Networking Field Day 7 – In Review

It’s been a week since I’d landed in San Jose and waited anxiously to meet the other delegates for Networking Field Day 7. The entire week was something like I’d never experienced and it definitely changed my perspective on not only the community, but my career as a whole. I can’t say this enough, but what Mr. Foskett has started and kept running for years now is something invaluable to the industry and I hope it keeps going to years to come.

When I’d landed in San Jose, I sent along a text to Stephen. He greeted me and promptly notified me that the other delegates had taken to a local bar inside of a bowling alley as the bar in the hotel hadn’t opened yet. I sat at the shuttle pickup for about 20 minutes waiting to be shuttled to the hotel, enjoying every minute of the 65 degrees and sun, and the fact that I’d just left 7 inches of another coating of snow at my house here in Connecticut. There is something inherently evil about the weather in Silicon Valley. I can see how it could become an addiction to live there. However, as the shuttle driver had pointed out to me, the hills are usually a lush green and with the current water shortage they were anything but that, more of an arid brown.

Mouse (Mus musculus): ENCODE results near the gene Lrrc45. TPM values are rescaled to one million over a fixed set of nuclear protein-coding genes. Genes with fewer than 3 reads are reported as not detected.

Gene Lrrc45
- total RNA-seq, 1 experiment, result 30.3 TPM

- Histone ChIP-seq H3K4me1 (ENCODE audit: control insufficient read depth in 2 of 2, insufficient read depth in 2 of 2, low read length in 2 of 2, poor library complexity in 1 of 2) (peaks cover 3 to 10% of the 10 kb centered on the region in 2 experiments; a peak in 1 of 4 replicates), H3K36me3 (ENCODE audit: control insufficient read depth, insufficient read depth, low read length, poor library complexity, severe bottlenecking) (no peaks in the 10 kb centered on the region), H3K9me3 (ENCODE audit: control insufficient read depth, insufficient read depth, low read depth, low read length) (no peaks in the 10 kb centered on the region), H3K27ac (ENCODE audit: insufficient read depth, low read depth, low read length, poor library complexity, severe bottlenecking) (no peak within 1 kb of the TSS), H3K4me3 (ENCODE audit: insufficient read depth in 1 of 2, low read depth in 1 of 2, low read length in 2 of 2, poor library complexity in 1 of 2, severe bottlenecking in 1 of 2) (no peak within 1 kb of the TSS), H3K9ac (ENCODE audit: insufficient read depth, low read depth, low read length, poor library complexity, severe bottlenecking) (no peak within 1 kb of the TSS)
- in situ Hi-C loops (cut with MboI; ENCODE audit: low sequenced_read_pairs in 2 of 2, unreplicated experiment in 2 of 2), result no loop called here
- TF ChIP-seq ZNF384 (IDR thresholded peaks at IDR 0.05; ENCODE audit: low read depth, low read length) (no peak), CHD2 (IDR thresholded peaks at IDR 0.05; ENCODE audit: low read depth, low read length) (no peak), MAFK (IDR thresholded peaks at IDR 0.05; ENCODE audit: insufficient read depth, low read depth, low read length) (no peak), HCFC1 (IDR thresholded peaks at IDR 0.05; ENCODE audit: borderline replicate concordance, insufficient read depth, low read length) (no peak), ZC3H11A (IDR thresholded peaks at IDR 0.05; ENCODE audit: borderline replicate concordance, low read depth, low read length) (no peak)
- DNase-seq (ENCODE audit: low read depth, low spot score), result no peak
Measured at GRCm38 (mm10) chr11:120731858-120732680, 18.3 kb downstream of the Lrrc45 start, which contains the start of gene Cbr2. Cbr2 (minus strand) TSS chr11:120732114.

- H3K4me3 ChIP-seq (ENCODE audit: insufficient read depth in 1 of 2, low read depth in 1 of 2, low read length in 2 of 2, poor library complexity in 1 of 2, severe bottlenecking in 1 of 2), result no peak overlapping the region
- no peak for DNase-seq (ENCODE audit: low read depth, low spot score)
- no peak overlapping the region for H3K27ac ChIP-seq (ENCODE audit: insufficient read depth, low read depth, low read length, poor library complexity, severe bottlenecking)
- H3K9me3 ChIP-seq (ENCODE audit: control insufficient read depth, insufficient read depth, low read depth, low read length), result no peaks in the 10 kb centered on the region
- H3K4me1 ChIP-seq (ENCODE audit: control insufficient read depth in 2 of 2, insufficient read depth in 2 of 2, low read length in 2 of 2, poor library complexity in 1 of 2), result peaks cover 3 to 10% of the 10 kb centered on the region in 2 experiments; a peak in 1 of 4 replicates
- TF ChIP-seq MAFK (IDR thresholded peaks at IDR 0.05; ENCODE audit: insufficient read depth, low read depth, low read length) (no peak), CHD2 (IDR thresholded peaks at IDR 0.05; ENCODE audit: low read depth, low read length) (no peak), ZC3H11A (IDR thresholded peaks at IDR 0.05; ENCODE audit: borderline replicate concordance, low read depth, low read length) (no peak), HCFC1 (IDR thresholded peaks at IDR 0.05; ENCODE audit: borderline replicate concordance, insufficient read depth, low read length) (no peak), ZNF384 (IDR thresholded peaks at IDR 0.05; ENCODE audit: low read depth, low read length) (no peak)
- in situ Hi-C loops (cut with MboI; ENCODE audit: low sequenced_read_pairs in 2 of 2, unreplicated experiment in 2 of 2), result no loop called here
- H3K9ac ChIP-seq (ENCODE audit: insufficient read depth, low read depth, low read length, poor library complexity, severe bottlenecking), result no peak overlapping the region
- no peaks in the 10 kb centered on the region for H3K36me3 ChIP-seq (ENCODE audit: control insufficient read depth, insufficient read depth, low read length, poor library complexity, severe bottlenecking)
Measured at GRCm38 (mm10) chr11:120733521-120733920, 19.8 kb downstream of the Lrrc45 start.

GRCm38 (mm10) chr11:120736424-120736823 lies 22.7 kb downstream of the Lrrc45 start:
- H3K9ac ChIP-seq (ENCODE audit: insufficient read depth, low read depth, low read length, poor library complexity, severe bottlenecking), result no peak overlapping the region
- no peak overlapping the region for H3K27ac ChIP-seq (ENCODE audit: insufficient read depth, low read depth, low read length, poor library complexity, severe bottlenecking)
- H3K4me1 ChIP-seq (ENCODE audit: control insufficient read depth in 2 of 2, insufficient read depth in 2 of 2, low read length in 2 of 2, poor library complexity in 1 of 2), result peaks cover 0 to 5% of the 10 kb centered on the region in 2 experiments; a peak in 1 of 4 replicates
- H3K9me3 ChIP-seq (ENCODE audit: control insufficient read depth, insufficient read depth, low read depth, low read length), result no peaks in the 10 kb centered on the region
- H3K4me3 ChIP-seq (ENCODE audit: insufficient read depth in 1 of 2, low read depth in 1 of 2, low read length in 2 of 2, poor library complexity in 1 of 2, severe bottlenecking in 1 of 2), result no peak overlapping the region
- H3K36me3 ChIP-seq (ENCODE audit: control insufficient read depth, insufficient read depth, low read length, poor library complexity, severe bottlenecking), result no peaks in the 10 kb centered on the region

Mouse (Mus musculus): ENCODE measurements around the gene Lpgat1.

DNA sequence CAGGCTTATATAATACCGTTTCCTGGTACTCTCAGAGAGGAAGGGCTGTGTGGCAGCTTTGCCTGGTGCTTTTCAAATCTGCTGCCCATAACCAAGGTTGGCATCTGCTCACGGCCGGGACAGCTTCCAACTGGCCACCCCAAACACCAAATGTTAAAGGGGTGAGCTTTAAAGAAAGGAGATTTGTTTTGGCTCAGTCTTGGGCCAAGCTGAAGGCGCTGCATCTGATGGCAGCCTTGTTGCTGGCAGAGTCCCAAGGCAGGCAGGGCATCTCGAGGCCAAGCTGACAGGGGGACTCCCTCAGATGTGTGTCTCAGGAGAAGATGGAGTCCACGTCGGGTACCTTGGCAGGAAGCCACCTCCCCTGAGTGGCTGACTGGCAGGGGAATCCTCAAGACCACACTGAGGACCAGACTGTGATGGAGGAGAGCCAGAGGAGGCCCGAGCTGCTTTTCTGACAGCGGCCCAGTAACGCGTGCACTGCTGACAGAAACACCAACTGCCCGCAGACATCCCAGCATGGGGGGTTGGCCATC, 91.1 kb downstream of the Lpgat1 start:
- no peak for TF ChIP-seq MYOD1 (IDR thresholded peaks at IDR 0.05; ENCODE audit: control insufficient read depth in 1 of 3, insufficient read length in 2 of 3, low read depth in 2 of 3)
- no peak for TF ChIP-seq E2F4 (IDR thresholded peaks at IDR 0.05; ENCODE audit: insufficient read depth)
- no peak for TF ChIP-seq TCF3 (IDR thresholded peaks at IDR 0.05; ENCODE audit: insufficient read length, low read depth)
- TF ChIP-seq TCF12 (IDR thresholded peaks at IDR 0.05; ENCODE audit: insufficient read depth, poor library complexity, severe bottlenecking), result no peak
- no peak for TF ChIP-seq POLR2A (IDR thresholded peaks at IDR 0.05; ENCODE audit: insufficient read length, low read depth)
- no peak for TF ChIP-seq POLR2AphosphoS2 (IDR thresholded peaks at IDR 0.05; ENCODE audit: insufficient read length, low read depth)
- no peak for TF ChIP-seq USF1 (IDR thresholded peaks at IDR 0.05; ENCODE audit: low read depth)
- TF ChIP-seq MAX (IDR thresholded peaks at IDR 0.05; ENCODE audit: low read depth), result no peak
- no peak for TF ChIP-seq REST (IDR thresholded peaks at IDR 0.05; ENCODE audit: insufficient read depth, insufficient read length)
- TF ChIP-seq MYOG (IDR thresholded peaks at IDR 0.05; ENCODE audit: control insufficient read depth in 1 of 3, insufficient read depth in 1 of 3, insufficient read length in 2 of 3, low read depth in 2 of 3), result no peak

I’d finally arrived at the hotel and was promptly given the key to my room and I’d noticed the one and only Bob McCouch wasn’t far behind me, judging by his tweets. I send along a text and he was bout 10 minutes out. I hung my shirts and waited anxiously to see everyone. I’d meet a bunch from the previous Cisco Live but I hadn’t meet the other delegates whom I’ve now realized are a great set of people with whom I hope to keep a very active relationship with. Once I’d meet up with Bob and few other delegates we settled in and started talking tech right from the get go, while we waited for dinner. Awesome.